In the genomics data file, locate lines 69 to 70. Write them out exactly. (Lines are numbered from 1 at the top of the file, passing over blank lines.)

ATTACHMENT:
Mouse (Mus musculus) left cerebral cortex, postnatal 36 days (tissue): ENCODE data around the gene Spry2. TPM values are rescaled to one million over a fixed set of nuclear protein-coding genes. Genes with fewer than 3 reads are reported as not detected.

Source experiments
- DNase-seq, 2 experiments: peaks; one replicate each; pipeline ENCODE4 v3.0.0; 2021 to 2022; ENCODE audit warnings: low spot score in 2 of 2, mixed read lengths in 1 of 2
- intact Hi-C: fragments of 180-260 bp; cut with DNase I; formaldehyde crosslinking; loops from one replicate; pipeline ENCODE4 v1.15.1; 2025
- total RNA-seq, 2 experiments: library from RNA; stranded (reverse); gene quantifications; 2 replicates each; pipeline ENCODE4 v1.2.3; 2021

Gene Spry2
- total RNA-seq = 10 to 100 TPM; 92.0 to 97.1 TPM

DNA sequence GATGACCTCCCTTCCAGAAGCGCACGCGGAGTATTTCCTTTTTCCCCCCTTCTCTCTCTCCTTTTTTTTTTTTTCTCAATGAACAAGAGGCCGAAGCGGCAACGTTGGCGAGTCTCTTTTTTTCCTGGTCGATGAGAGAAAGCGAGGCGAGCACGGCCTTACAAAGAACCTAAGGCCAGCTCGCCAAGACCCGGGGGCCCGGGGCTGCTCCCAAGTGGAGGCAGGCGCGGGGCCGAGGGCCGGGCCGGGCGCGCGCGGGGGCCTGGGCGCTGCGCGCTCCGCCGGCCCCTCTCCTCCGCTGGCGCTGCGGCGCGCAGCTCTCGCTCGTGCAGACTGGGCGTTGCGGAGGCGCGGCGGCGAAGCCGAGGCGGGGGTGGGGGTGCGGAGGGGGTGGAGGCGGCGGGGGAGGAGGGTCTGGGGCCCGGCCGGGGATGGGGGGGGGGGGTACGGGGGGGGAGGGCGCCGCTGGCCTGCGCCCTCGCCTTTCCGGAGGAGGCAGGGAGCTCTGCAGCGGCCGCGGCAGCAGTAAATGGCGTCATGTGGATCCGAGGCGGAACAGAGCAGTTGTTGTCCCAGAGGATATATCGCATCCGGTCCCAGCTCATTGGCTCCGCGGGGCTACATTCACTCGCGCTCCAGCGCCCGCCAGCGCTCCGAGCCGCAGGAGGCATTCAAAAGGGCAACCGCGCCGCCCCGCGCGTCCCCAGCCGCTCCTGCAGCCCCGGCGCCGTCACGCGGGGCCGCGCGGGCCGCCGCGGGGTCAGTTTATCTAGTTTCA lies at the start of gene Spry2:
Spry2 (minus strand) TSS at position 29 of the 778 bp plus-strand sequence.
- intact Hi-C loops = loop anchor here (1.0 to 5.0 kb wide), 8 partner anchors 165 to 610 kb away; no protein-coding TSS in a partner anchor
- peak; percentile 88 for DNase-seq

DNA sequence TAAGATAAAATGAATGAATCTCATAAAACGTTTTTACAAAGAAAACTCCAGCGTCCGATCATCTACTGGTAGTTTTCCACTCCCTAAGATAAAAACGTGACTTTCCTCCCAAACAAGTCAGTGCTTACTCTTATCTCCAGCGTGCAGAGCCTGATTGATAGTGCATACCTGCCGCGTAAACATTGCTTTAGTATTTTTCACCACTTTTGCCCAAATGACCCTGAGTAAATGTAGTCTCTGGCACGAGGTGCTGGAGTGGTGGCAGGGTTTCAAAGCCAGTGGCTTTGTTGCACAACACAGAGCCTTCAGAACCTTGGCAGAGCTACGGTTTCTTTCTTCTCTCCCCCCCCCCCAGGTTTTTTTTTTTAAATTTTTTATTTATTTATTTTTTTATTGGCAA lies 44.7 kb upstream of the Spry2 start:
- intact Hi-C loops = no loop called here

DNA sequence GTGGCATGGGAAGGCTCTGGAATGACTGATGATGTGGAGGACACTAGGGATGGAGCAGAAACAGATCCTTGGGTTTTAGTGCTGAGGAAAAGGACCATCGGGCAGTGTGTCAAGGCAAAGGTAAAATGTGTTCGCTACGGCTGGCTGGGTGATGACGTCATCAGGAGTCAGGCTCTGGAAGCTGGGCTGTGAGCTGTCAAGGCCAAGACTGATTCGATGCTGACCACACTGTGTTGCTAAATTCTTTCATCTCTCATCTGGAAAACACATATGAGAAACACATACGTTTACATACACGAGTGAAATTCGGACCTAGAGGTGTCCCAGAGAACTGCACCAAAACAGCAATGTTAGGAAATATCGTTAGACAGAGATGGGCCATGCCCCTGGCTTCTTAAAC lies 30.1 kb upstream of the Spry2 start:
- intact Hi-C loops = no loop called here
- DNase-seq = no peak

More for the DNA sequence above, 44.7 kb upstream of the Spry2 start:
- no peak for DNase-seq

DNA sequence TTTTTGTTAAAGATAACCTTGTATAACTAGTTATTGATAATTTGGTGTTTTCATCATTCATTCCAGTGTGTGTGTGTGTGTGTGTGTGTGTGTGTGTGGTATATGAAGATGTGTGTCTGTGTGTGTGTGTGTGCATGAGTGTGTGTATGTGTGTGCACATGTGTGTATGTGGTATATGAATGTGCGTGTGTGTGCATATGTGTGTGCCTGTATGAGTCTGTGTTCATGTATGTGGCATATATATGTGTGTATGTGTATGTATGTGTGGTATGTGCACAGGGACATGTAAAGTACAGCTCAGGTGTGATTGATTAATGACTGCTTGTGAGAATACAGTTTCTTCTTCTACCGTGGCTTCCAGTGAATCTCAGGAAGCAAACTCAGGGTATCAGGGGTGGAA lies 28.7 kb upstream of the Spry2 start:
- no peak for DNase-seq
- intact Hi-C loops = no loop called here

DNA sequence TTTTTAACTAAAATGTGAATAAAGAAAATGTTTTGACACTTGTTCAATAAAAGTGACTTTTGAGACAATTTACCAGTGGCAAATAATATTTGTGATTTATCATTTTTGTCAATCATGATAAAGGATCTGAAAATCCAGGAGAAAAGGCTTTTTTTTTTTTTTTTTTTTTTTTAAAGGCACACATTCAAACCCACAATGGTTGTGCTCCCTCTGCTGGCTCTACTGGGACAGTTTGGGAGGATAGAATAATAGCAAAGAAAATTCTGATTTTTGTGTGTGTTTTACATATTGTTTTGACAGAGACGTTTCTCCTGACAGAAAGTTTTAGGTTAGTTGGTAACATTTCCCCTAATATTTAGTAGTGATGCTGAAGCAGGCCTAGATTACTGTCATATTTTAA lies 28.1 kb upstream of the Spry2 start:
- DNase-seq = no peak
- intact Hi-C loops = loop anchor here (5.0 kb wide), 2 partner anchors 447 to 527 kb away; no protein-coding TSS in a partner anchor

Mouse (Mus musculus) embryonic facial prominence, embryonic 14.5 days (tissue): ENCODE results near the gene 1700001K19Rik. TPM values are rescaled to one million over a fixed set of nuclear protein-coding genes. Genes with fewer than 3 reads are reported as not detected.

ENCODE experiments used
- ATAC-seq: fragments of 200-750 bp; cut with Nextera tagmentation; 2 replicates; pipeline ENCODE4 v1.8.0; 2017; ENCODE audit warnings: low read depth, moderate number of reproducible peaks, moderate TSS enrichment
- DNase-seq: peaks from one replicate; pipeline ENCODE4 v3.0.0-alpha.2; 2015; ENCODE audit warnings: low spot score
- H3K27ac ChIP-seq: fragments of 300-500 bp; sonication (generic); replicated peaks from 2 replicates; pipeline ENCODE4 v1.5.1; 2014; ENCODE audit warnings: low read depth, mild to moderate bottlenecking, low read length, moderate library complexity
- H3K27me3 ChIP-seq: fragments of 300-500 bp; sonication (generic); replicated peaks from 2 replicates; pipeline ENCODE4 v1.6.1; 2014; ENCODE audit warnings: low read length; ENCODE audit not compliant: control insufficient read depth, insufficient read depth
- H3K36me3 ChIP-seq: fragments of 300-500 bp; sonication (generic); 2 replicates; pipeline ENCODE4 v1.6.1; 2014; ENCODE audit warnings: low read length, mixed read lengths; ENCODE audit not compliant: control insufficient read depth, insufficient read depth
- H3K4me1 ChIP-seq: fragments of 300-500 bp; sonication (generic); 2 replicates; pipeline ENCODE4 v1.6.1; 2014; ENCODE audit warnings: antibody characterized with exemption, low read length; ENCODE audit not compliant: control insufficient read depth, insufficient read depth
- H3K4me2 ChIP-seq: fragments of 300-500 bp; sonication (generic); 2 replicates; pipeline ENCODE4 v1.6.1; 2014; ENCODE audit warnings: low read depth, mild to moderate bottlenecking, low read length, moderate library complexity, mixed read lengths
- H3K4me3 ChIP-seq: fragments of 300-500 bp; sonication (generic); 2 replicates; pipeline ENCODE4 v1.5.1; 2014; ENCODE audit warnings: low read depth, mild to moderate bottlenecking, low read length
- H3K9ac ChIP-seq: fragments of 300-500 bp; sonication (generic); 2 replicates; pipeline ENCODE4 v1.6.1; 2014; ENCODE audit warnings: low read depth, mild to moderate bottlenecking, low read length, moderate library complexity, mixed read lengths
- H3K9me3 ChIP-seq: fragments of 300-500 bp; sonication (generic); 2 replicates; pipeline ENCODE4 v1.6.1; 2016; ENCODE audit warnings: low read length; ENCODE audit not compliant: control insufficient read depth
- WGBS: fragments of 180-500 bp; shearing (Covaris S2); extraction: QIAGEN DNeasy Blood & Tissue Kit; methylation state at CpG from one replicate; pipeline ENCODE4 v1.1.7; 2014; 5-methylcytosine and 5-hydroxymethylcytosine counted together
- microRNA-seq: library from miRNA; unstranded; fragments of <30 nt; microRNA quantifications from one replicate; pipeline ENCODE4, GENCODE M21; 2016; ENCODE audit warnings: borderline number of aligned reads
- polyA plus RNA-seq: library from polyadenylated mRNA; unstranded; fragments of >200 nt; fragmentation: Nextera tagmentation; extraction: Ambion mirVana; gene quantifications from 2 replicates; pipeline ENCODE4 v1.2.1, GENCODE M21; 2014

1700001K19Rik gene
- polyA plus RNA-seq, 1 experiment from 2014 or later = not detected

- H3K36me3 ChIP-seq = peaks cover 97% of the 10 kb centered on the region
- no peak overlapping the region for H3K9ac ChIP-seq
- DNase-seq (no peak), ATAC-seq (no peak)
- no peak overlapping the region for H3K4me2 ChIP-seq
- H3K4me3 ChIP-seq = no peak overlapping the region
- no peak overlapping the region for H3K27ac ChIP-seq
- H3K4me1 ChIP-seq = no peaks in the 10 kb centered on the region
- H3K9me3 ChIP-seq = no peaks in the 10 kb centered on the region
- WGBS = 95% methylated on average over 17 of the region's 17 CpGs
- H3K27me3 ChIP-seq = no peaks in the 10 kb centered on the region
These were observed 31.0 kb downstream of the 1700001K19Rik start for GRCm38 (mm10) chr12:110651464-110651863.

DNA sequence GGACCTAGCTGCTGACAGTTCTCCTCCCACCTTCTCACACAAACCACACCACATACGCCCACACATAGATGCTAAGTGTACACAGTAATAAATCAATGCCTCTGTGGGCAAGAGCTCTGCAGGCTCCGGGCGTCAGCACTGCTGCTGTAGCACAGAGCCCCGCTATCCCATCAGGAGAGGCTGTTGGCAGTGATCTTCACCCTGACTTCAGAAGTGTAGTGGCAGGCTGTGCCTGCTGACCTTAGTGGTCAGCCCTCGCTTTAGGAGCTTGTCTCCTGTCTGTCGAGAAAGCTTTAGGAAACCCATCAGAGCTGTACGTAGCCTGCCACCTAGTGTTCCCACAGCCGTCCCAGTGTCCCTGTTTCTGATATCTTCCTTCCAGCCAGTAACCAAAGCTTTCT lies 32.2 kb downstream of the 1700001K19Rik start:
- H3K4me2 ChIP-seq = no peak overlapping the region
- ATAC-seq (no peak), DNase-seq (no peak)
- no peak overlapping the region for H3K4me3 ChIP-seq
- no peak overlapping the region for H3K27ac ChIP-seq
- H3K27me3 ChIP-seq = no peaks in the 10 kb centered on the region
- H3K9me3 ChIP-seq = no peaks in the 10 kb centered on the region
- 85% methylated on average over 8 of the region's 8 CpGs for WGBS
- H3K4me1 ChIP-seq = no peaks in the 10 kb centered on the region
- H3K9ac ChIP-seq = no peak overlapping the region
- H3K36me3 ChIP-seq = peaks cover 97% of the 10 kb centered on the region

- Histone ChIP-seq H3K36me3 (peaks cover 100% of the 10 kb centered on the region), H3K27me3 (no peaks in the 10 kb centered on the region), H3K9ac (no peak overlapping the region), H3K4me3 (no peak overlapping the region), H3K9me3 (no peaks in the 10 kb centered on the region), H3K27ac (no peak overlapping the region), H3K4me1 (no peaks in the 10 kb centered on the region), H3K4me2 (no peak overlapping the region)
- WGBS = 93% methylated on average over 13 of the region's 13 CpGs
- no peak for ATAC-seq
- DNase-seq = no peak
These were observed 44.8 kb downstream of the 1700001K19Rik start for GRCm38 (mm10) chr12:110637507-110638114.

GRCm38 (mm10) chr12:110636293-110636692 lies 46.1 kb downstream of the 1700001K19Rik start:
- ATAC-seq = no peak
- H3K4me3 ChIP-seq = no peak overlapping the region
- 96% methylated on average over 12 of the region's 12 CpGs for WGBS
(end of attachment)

GRCm38 (mm10) chr12:110636293-110636692 lies 46.1 kb downstream of the 1700001K19Rik start:
- ATAC-seq = no peak